But there was much going on in Luther’s 16th-century European world that would, in a very short time, make the Ninety-five Theses and other of Luther’s works—like A Sermon on Indulgences and Grace—carry explosive and far-reaching implications. 

Harline, by combining lively storytelling with a careful presentation of the history, helps situate the reader into much of this background. It was Pope Leo X and his desire to rebuild a worn-down St. Peter’s Basilica that gave way to a new plenary indulgence—one that would ultimately compel Luther to question just how much scriptural support indulgences actually had. But more immediately, Luther questioned the way such indulgences were carried out. Men like Johann Tetzel, a Dominican friar, breezily sold and presented them as if they could actually forgive people of their sins (and not just take time off of purgatory). Luther found this misguided attitude toward indulgences deeply troubling. And so, as he would come to do persistently throughout his life, he took up his pen and composed the Disputation on the Power and Efficacy of Indulgences—more commonly known as the Ninety-five Theses.

By questioning indulgences, however, Luther was also (unavoidably) questioning the pope’s authority. Harline says of the theological milieu of the time that “writing against indulgences automatically meant writing against the pope.” In Luther’s case this was even more true because Pope Leo X was “personally and directly” behind this new indulgence. As a result, Luther quickly found himself the target of an increasing number of attacks. 

In spite of the onslaught, Luther came to be increasingly vigorous, productive, and intent on articulating and spreading his evolving views. He was greatly aided in this by the use of the printing press—an innovation which Luther had a knack for fully exploiting. In fact, the printing of Luther’s works was simply unparalleled. “By the end of 1520,” writes Harline, “he’d authored more works (around 60) and had more editions printed of those works than anybody else in the history of the empire.”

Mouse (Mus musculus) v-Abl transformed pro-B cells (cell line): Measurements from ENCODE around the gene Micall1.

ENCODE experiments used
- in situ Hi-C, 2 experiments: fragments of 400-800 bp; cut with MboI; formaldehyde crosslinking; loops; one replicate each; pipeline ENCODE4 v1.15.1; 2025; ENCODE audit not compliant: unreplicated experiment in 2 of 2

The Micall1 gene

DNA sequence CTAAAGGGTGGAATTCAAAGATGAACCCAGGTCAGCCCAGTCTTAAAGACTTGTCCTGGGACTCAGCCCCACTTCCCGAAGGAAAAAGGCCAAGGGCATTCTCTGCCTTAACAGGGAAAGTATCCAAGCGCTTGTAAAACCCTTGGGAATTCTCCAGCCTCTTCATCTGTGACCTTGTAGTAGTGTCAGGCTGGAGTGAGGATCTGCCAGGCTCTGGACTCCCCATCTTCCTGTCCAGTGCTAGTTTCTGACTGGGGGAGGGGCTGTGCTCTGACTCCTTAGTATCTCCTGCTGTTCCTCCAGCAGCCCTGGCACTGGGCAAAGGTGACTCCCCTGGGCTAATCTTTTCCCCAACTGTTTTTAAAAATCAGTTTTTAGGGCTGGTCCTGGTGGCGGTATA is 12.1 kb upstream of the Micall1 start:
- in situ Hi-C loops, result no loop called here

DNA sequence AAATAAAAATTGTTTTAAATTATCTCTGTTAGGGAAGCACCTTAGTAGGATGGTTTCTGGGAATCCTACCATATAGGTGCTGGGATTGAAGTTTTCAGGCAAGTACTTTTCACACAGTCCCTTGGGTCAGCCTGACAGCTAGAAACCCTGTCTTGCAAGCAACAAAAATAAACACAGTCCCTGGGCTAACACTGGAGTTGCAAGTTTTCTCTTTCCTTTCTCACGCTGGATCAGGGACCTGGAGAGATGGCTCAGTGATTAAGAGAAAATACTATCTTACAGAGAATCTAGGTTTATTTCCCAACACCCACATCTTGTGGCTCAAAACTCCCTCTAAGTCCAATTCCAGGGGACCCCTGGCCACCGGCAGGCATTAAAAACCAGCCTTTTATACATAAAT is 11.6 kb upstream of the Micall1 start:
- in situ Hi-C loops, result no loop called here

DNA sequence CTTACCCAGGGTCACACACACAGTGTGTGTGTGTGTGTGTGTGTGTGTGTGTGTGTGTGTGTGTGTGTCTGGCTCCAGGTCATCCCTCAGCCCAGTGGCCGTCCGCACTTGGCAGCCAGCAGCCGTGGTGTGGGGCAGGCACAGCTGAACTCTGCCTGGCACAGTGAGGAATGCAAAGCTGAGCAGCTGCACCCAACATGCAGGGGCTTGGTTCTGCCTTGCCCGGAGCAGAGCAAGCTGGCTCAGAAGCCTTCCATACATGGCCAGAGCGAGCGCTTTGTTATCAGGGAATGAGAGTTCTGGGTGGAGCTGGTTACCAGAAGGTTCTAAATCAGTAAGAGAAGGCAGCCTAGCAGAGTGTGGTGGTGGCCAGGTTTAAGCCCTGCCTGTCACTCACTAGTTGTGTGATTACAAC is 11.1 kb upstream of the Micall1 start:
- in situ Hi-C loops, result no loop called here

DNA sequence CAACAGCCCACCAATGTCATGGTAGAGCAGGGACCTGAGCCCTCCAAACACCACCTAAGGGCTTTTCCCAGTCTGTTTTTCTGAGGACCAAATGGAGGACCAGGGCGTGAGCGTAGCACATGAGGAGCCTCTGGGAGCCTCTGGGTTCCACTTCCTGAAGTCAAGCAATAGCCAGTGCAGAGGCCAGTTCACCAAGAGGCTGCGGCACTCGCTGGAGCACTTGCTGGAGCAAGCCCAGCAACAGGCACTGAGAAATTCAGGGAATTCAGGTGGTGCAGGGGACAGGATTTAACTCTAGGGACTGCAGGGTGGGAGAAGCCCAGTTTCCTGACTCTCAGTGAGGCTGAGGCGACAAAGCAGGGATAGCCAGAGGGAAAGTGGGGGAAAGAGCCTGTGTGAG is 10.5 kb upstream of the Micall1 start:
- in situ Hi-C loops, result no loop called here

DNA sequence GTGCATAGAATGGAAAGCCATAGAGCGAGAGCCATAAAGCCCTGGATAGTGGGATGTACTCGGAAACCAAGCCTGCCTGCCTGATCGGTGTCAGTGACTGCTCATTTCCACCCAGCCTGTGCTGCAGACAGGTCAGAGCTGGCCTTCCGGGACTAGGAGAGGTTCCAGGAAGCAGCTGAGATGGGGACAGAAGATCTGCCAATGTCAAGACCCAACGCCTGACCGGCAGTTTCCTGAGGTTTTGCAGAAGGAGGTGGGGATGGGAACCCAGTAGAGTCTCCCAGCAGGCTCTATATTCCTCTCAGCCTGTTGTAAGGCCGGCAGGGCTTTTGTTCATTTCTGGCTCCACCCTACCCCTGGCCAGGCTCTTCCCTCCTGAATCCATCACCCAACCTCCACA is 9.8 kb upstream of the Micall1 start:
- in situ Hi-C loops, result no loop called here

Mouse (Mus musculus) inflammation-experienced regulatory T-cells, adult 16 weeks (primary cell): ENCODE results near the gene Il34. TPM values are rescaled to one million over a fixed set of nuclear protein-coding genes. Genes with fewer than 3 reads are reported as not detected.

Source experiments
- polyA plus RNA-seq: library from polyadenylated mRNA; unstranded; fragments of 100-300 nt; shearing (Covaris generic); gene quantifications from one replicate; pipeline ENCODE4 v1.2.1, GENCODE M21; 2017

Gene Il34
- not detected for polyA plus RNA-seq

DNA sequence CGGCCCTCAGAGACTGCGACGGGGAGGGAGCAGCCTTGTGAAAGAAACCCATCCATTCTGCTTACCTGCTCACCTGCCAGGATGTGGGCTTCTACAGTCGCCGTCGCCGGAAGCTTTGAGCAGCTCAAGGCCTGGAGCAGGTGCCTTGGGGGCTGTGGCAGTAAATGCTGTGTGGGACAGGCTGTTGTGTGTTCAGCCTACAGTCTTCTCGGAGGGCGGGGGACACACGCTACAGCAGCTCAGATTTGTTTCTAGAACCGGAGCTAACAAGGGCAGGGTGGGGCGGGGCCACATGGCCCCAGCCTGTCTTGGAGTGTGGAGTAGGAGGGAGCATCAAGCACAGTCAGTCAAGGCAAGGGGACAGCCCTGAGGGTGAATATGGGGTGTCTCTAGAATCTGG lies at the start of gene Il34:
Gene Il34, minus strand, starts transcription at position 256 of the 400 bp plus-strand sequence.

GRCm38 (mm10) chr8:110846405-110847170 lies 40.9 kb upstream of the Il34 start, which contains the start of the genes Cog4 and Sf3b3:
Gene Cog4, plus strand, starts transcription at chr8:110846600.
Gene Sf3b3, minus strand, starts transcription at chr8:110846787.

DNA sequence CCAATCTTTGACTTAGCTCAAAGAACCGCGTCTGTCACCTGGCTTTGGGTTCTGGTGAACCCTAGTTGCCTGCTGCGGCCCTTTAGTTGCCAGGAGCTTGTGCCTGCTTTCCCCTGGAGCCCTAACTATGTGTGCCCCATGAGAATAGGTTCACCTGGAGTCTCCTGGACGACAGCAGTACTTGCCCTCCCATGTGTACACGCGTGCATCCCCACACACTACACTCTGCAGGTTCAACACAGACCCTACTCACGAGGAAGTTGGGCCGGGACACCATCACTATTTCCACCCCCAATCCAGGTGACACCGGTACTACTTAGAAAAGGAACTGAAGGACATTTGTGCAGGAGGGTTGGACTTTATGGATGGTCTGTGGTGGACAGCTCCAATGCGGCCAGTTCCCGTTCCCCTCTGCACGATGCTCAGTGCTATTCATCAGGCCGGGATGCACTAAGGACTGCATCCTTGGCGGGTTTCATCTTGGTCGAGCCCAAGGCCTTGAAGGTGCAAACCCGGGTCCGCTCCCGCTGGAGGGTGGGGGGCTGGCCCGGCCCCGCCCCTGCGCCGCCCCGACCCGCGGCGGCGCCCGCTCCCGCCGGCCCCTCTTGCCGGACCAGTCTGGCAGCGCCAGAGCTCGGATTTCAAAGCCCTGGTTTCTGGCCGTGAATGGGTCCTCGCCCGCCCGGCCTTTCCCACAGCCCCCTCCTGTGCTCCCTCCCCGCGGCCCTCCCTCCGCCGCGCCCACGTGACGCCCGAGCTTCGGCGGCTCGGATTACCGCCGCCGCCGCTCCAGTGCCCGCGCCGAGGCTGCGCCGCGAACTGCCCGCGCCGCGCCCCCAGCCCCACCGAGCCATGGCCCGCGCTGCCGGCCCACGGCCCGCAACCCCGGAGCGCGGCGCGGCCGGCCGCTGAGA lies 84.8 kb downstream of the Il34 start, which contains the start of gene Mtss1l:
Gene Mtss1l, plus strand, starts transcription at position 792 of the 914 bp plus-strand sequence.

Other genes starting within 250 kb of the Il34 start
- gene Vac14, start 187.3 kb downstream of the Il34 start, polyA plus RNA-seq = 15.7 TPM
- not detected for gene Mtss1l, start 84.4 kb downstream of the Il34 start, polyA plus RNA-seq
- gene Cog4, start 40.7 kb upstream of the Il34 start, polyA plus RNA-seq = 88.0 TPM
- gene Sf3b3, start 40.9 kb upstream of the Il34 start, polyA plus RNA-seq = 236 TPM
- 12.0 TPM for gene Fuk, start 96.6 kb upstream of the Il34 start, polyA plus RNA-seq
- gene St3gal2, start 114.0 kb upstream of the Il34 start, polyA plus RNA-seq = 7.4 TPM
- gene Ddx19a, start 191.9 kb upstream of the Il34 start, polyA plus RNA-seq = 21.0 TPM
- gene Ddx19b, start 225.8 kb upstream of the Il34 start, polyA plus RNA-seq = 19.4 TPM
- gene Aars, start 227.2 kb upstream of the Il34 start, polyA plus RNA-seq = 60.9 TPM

This was a bold, strategic move by Luther considering that not terribly long after his Ninety-five Thesis began to circulate it was made increasingly clear that he should quit spouting his heretical views. But despite some worries over this, and despite some bouts of Anfechtungen—feelings of severe religious despair and torment (ones which would haunt Luther throughout most of his life)—he continued to say what he had to say.     

So how was it, then, that despite such growing condemnation—including, in 1520, a papal bull which threatened excommunication and likened Luther to a wild boar trampling through the Church—that Luther was still speaking his mind, let alone alive and (relatively) free? This is a question which many who are new to Luther will rightly wonder: and indeed it is one of the most interesting—and bewildering—parts of Luther’s story. Harline uses it as the main narrative thrust of the book and does so with excellent effect. With his typical style of lively and sharp prose, he illuminates the many forces at play within Luther’s tightly-knit, but also fragmented world. As we travel alongside Luther to scholarly disputations and heated imperial diets, we see how financial debts, school rivalries, political motivations, and a growing German resentment towards the pope and Rome all combined to create an explosive scenario. How Luther came not only to survive it all but in the process change the course of Christendom forever is something the reader will eagerly turn the pages to find out.

Harline’s A World Ablaze is a terrific book and succeeds wonderfully in its aims. It will serve as an edifying treat for any general reader looking to get acquainted with the towering but very human figure of Martin Luther. 

A World Ablaze: The Rise of Martin Luther and the Birth of the Reformation